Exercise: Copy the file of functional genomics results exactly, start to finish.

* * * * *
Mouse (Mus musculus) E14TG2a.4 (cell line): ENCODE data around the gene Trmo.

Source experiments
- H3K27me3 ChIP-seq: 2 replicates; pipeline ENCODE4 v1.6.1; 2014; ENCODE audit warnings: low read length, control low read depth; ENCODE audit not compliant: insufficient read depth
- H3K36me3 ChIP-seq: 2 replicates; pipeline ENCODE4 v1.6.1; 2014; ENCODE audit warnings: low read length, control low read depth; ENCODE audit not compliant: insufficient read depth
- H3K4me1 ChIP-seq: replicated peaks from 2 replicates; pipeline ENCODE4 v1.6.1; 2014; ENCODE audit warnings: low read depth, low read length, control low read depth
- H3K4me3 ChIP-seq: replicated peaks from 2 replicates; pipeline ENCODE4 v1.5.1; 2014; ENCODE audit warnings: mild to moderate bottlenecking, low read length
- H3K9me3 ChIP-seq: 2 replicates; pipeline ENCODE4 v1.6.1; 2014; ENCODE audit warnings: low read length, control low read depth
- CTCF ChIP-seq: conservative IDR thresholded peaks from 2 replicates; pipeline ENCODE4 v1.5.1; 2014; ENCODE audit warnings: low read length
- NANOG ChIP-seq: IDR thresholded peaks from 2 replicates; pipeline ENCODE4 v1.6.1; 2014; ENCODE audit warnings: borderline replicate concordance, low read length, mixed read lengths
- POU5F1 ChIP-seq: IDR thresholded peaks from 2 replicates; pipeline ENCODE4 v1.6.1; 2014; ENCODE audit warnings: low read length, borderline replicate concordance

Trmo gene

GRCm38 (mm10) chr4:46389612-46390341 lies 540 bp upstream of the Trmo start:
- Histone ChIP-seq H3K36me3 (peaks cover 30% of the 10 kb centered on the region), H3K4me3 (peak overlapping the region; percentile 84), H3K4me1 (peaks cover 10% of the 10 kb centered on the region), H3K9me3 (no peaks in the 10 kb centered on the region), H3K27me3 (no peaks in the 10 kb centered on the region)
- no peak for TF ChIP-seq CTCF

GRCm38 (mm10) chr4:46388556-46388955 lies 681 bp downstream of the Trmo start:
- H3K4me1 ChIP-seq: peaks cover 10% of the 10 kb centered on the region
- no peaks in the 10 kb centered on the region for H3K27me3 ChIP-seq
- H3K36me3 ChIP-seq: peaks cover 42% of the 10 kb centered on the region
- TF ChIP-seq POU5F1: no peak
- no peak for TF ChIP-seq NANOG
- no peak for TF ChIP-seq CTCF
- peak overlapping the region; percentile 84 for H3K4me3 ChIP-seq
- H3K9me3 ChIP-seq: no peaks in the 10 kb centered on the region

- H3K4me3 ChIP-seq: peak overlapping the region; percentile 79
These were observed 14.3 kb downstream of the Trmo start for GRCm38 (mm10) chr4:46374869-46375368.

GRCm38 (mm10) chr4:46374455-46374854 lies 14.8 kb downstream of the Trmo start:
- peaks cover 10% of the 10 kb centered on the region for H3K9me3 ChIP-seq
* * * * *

Mouse (Mus musculus) E14TG2a.4 (cell line): ENCODE data around the gene Trmo.

Source experiments
- H3K27me3 ChIP-seq: 2 replicates; pipeline ENCODE4 v1.6.1; 2014; ENCODE audit warnings: low read length, control low read depth; ENCODE audit not compliant: insufficient read depth
- H3K36me3 ChIP-seq: 2 replicates; pipeline ENCODE4 v1.6.1; 2014; ENCODE audit warnings: low read length, control low read depth; ENCODE audit not compliant: insufficient read depth
- H3K4me1 ChIP-seq: replicated peaks from 2 replicates; pipeline ENCODE4 v1.6.1; 2014; ENCODE audit warnings: low read depth, low read length, control low read depth
- H3K4me3 ChIP-seq: replicated peaks from 2 replicates; pipeline ENCODE4 v1.5.1; 2014; ENCODE audit warnings: mild to moderate bottlenecking, low read length
- H3K9me3 ChIP-seq: 2 replicates; pipeline ENCODE4 v1.6.1; 2014; ENCODE audit warnings: low read length, control low read depth
- CTCF ChIP-seq: conservative IDR thresholded peaks from 2 replicates; pipeline ENCODE4 v1.5.1; 2014; ENCODE audit warnings: low read length
- NANOG ChIP-seq: IDR thresholded peaks from 2 replicates; pipeline ENCODE4 v1.6.1; 2014; ENCODE audit warnings: borderline replicate concordance, low read length, mixed read lengths
- POU5F1 ChIP-seq: IDR thresholded peaks from 2 replicates; pipeline ENCODE4 v1.6.1; 2014; ENCODE audit warnings: low read length, borderline replicate concordance

Trmo gene

GRCm38 (mm10) chr4:46389612-46390341 lies 540 bp upstream of the Trmo start:
- Histone ChIP-seq H3K36me3 (peaks cover 30% of the 10 kb centered on the region), H3K4me3 (peak overlapping the region; percentile 84), H3K4me1 (peaks cover 10% of the 10 kb centered on the region), H3K9me3 (no peaks in the 10 kb centered on the region), H3K27me3 (no peaks in the 10 kb centered on the region)
- no peak for TF ChIP-seq CTCF

GRCm38 (mm10) chr4:46388556-46388955 lies 681 bp downstream of the Trmo start:
- H3K4me1 ChIP-seq: peaks cover 10% of the 10 kb centered on the region
- no peaks in the 10 kb centered on the region for H3K27me3 ChIP-seq
- H3K36me3 ChIP-seq: peaks cover 42% of the 10 kb centered on the region
- TF ChIP-seq POU5F1: no peak
- no peak for TF ChIP-seq NANOG
- no peak for TF ChIP-seq CTCF
- peak overlapping the region; percentile 84 for H3K4me3 ChIP-seq
- H3K9me3 ChIP-seq: no peaks in the 10 kb centered on the region

- H3K4me3 ChIP-seq: peak overlapping the region; percentile 79
These were observed 14.3 kb downstream of the Trmo start for GRCm38 (mm10) chr4:46374869-46375368.

GRCm38 (mm10) chr4:46374455-46374854 lies 14.8 kb downstream of the Trmo start:
- peaks cover 10% of the 10 kb centered on the region for H3K9me3 ChIP-seq